Members said that a stronger framework for boards to interact with Parliament would be useful, following year. The organisational review was welcomed. Some Members were uncomfortable with race numbers being recorded, even after it was explained that this was intended to improve the numbers of all visitors and to target particular groups. Members agreed that the targets for poaching and general sustainability and wildlife crime needed to be more precise and urged more focus on clearing new ground of alien species. They discussed the fact that SANParks must at least try to reach government targets of 2% disability employment, asked if the Parks were paying municipal rates, asked it to pursue black franchises in the Parks and noted that casualties and deaths in the fight against wildlife crime should be declared.
Department of Environmental Affairs audit outcomes for 2015: Financial and Fiscal Commission(FFC) briefing
Mr Sipho Lubisi, Commissioner, Financial and Fiscal Commission, gave an introduction to the role and function of the Financial and Fiscal Commission (FFC or the Commission), as also on the place for the environmental affairs portfolio in the broader economy. Issues of the environment needed to be dealt with through an integrated approach. He said that South Africa was facing serious environmental issues such as the lack of adequate water and the destruction of natural habitats. He said that climate change needed to be prioritised more by the Department of Environmental Affairs (DEA or the Department) and government as a whole, because the Commission had undertaken research in Limpopo and Eastern Cape which showed that climate change would be most devastating for communities that were already vulnerable. Effects of climate change would impact the production of staple crops in these areas and have particular consequences for woman-headed households. He said that the DEA had clear legislative directives within the National Development Plan (NDP).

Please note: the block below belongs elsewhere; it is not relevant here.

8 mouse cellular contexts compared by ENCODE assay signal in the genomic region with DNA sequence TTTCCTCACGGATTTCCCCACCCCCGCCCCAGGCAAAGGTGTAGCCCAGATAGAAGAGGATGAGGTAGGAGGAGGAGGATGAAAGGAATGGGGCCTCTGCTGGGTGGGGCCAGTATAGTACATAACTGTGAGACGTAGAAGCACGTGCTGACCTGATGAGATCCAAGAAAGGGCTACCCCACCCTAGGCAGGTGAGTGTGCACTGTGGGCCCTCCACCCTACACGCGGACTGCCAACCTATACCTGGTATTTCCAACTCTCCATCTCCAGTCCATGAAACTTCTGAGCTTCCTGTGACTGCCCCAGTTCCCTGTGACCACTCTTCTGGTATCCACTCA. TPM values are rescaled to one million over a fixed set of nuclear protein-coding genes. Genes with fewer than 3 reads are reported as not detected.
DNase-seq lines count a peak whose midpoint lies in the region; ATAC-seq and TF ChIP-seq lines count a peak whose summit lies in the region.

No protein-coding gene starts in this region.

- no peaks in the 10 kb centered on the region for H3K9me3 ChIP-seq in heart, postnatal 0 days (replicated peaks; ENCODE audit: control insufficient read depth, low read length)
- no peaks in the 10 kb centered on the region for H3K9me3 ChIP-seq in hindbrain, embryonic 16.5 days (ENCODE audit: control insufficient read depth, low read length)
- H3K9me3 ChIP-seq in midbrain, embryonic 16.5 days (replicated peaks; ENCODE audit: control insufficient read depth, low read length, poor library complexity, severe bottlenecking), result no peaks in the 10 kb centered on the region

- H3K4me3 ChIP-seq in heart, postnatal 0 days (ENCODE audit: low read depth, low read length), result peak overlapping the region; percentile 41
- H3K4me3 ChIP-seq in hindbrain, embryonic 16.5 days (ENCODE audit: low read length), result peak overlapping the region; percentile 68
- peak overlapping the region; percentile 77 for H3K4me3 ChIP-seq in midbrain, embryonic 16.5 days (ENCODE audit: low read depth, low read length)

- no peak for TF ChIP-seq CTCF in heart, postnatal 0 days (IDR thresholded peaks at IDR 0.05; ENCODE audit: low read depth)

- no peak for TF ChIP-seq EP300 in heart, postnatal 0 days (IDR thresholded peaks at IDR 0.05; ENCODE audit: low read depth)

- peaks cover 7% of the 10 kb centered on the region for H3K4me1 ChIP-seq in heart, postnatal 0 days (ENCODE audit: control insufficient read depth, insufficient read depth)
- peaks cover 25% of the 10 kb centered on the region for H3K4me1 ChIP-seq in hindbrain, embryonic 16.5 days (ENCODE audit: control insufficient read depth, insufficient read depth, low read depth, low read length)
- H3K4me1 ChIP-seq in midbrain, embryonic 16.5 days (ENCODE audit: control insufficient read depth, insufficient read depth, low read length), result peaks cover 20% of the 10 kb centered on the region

Dr Mkhululi Ncube, Programme Manager: Local Government Unit, FFC, presented on the departmental analysis and the entities reporting to the DEA. He said that the research conducted in the Eastern Cape and Limpopo illustrated that climate change needed to be prioritised because of the socio-economic implications it had on the most vulnerable in the provinces studied.
He then presented an overview of the mandate of the DEA, the overall strategic goal and the seven departmental programmes. The majority of the funding of the DEA came from grants, and he said that over the last four years allocations and spending had increased. He said that the spending patterns of the DEA had improved, as more of the budget was being spent. He explained the methodology used in the analysis. He noted that the FFC provided a 3-year backward and 3-year forward looking analysis of the departmental budgets. The process compared the allocations and performance by vote, programme, sub-programme and province. There was also an analysis of the nominal and real growth rates.